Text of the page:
home.earthlink.net/~davdoc/


Epoxy

A self-leveling adhesive is suitable for bonding and potting in a variety of OEM applications. Available in clear and black formulations, the 10-Minute epoxy attains functional cure in 90 minutes, after a 10-minute working time. Once cured, it provides tensile shear strength of 2400 psi and peel strength of 20–25 pli. Bonds withstand dry service temperatures from –67° to 200°F. Both formulations are 100% solids, with very low VOC emissions, and both are mixed as dispensed using handheld manual or pneumatic dispensers with static mixing nozzles. Devcon, Danvers, MA
www.devcon.com


Copyright ©2005 Medical Product Manufacturing News

Durable Motion Control System Withstands Rigorous Daily Use by Multiple Users

Originally Published MPMN September 2005

Profile

Durable Motion Control System Withstands Rigorous Daily Use by Multiple Users

A heavy-duty motor and gearbox were strategically positioned to endure harsh usage.

Susan Shepard

The Clinitek Status analyzer from Bayer HealthCare (Tarrytown, NY; www.labnews.de/ en/products/pr_clist.php) automatically analyzes urine strips. This eliminates errors that happen with human visual judgments. It has a touch screen user interface, and a motorized drawer that accepts the reagent strip or cassette and automatically positions it under the instrument’s optical-analysis sensors.

Previous sample drawer systems worked perfectly under normal conditions with operators who were familiar with the instrument. However, prototype testing uncovered a potential problem with new users. When manually pushing the drawer in, it was possible that they could use too much force and damage the motor’s gear teeth.

"We required a motorized table that could withstand the rigors of daily use by multiple different operators, using different kinds of reagents," says Trevor Allison, R&D director at Bayer Diagnostics’ product development and manufacturing facility in the UK. "We were concerned that they would not meet our desired reliability specification. To address the requirement, we needed both a fast answer, and preferably one that could fit easily within our existing investments in production tooling and processes."

Bayer sought help from Cambridge Consultants (Cambridge, UK; www.cambridgeconsultants.com). The firm "worked in parallel with us and provided the answer within a matter of weeks, keeping an important product launch on schedule," Allison says.

The problem was relatively simple to define as a design task, Allison notes. "The major issues were how fast it could be produced, and the desire for the design to fit with current production tools and processes."

To begin the project, "we started with a detailed analysis of the specific motion control problem, both in isolation and in the context of the overall product," says Richard Snell of Cambridge Consultants.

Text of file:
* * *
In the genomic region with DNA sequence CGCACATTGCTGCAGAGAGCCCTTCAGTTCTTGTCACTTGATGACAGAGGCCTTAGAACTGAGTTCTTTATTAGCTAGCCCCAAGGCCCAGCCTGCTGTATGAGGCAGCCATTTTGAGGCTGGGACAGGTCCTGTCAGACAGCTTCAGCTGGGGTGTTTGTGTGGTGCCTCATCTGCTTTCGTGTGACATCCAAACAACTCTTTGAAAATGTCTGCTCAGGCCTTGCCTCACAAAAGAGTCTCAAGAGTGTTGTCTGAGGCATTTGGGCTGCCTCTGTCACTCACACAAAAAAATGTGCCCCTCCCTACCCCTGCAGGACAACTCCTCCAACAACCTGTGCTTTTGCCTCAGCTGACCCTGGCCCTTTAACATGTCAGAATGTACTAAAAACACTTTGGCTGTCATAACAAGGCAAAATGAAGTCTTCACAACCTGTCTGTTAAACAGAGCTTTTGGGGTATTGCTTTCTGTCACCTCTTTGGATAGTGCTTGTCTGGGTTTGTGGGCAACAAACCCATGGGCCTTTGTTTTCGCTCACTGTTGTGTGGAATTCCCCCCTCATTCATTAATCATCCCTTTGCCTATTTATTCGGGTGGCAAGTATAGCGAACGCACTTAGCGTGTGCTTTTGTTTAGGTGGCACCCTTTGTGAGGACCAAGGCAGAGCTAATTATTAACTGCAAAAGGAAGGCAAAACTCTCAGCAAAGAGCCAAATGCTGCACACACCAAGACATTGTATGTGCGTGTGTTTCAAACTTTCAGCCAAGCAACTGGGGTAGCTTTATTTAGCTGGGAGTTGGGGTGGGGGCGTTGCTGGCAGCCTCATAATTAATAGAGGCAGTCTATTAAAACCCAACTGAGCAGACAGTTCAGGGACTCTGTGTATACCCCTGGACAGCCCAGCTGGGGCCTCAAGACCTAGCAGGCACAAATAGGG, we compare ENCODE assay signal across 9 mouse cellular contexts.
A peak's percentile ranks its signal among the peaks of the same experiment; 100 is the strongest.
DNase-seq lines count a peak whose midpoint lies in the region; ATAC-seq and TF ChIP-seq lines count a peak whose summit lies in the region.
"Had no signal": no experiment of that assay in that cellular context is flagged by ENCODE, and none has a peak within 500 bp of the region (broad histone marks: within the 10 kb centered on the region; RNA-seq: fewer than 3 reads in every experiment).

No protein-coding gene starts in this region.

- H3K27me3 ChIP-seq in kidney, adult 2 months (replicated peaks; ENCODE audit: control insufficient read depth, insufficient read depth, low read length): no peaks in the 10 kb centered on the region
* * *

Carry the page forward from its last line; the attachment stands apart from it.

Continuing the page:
The motion control system that the firm created involved a heavier-duty motor and gearbox than had been used in previous systems. It was also specifically located to ensure that force on the drawer could never damage it. Cambridge Consultants also provided electronic circuit advice to assist the Bayer team in designing an improved control and drive strategy. This involved sensing the insertion of the drawer by feedback from the motor windings and driving the motor in a more sophisticated way. Additionally, a special motion profile improves both the engagement process and the final positioning of the reagent under the optics.

The sample drawer itself and the mouth of the enclosure were also designed to make the table insertion intuitive, with mechanical shaping and visual indication of the right orientation. These mechanical changes were achieved using modifications to existing molding tools, thus avoiding the time and costs associated with making new ones.

"On tasks like this, with demand to complete in a short time period, our project control scheme called for all the mechanical specifications and tolerances to be meticulously verified, to ensure that everything would fit perfectly, and for rigorous tests to prove the design’s robustness and reliability," says Snell. This gave the client the confidence to put the design modification straight into manufacturing, he continues.

After 18 months on the market, the Clinitek Status analyzer has thousands of installations worldwide. It undergoes high-frequency daily use in hospital wards and healthcare practices, and there have been no failures attributable to design problems with the new moving-part mechanism.

Copyright ©2005 Medical Product Manufacturing News

Keeping It Separated with Filters and IV Components

Originally Published MPMN September 2005

Product Update

Keeping It Separated with Filters and IV Components

Fabric and metal filters reduce contamination risks in medical devices

Corinne Litchfield

Many medical applications require specialized filtration or screening products. According to Larry Loff, senior territory manager at Sefar America (Depew, NY; www.sefar.us), filters are still primarily made using traditional fabrics, but research on alternative materials continues. "In order to make a filter out of a particular material, its fibers have to have strength, elongation, and weavability," says Loff. PEEK is still under development as a woven fabric, he adds.

Filtration products, as well as materials for use in IV equipment, are featured below.